Walmart on a quest to be Canada's No. 1 grocer
Walmart continues to steal customers from traditional supermarkets
Lucy Martins' shopping cart is full of food and a few toiletries. She's loading up for a family road trip and chose to do it at Walmart.
"Easier for me, one shot deal," she explains.
Martins says she's at Walmart almost every week and always picks up some type of food item — from snacks to spicy Thai-flavoured tuna.
"It's hard to find in some places. They always have it here and it's always a good price."
More Canadians are turning to the big box giant for at least some of their food shopping. And that's helping U.S.-based Walmart take a big bite out of the traditional grocery store market.
"It's comfortable, good prices," says Castor Sousa, who divides his grocery shopping between Walmart and the neighbourhood supermarket.
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Walmart's share of the grocery store pie could grow even bigger, predicts Sylvain Charlebois, a professor at Dalhousie University specializing in food distribution and policy.
He says the retail chain's mission is to become Canada's number 1 food retailer, a feat it has already achieved in the U.S. "Based on the pace that they currently have, it is an achievable goal."
Walmart gains ground
Walmart Canada's same-store sales have continually grown over the past eight quarters.
And food sales at general merchandise stores — where Walmart and Costco dominate — continue to grow faster than sales at traditional supermarkets.
Food-industry analyst Kevin Grier crunched the numbers from Statistics Canada. He found that the dollar value of food sales from grocery stores increased by two per cent in the first quarter of 2016, compared to the same period in 2015.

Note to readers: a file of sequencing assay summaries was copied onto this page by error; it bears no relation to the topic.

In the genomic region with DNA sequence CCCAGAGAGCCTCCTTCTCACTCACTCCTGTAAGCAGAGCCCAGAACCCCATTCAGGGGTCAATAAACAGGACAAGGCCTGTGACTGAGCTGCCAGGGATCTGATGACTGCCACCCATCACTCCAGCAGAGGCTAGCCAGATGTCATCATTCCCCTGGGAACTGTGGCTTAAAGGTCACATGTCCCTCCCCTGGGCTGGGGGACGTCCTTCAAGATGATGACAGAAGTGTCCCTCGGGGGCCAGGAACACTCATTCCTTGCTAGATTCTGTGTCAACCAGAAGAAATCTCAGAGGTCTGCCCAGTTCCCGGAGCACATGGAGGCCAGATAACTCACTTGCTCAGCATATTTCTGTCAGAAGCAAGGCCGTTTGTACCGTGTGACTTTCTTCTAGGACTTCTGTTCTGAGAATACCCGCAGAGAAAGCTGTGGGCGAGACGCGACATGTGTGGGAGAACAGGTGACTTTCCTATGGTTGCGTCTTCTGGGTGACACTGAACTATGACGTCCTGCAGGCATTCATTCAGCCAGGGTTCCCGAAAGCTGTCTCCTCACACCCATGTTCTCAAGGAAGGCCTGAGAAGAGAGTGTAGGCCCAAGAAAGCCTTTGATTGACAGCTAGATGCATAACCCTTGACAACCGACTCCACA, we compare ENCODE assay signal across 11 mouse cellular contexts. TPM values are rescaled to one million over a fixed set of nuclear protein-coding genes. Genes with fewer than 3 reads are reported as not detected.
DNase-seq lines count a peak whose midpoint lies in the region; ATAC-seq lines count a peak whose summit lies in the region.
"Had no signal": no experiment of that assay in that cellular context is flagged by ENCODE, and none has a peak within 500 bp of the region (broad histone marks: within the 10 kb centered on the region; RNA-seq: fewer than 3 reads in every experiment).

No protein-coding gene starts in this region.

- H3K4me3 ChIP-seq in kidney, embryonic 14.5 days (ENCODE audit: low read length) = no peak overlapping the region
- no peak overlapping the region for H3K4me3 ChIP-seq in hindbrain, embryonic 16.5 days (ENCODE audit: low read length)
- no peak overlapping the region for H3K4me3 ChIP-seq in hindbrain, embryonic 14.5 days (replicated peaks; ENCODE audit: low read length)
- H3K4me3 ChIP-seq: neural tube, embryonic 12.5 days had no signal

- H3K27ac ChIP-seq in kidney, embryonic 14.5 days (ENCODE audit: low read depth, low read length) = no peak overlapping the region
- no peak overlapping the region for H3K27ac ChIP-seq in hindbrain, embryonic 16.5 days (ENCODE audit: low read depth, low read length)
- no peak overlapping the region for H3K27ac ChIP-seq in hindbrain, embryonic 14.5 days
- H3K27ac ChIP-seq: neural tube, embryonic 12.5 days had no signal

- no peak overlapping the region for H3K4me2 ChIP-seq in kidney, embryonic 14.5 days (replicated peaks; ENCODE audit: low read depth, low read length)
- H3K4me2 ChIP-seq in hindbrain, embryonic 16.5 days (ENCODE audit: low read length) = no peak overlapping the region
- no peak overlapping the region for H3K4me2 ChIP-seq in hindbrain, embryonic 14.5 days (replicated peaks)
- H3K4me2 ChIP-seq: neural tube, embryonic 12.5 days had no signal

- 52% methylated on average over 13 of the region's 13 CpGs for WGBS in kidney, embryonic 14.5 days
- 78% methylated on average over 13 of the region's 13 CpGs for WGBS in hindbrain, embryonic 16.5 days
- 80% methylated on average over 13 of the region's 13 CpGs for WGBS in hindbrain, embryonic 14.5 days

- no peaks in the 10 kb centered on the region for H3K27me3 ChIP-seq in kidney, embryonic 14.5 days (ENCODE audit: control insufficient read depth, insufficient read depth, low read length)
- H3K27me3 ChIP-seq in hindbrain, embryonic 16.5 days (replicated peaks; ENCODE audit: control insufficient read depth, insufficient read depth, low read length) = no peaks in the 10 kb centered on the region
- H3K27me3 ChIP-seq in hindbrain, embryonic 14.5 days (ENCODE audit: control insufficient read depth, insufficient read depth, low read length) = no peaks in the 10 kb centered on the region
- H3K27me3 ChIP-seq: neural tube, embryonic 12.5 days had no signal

That's at a time when overall food price inflation rose by 4.5 per cent.
However, food sales from general merchants jumped by 11 per cent.
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Grier also found that those growth figures have remained fairly consistent over the previous five years. Grocery store sales are still higher than general merchant food sales, but that the gap keeps shrinking, he says.
"It's astounding," says Grier, with Kevin Grier Market Analysis and Consulting in Guelph, Ont. "The data tells me Walmart and Costco are doing a fantastic job in terms of generating food sales."
Walmart's traditional strategy is to compete on price, an approach it takes in grocery as well as in consumer and household goods.
"Walmart Canada's mission is clear — we want to save Canadians money to help them live better," a Walmart spokeswoman said in response to a request for comment from CBC News.
Can Walmart surpass Costco?
According to CIBC Institutional Equity Research estimates, Costco has 10 per cent of the Canadian food market, and Walmart has seven per cent.
But Charlebois predicts that Walmart will eventually come out ahead. He says U.S.-based Costco has done an impressive job enticing shoppers by offering them deals on buying in bulk. But the professor says a bulk-based retailer can only grow by so much.